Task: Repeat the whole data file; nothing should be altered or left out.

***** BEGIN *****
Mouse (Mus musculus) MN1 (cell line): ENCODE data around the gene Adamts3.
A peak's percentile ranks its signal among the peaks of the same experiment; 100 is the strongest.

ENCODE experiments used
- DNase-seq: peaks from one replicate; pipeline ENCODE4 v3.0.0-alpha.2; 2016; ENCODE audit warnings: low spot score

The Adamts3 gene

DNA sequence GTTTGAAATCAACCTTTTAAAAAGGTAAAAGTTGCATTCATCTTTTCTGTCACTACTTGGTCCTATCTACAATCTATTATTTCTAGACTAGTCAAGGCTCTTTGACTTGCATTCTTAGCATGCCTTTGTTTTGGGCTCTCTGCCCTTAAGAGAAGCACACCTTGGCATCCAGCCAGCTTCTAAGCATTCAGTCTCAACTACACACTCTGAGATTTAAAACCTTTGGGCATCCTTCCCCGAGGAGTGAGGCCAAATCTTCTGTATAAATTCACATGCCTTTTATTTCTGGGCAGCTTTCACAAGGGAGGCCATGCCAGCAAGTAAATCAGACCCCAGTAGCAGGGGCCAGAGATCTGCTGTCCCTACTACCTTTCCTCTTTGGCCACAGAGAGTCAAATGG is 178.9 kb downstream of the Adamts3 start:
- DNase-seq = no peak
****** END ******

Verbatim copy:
Mouse (Mus musculus) MN1 (cell line): ENCODE data around the gene Adamts3.
A peak's percentile ranks its signal among the peaks of the same experiment; 100 is the strongest.

ENCODE experiments used
- DNase-seq: peaks from one replicate; pipeline ENCODE4 v3.0.0-alpha.2; 2016; ENCODE audit warnings: low spot score

The Adamts3 gene

DNA sequence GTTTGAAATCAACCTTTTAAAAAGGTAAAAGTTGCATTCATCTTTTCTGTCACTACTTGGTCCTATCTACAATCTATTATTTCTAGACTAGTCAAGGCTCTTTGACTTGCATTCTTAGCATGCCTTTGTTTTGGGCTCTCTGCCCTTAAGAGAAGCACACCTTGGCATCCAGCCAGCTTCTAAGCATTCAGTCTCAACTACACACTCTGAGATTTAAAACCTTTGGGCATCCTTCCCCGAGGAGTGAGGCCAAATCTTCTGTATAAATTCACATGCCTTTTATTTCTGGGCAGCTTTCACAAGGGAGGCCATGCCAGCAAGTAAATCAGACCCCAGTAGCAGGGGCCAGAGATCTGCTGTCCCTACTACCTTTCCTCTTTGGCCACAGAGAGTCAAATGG is 178.9 kb downstream of the Adamts3 start:
- DNase-seq = no peak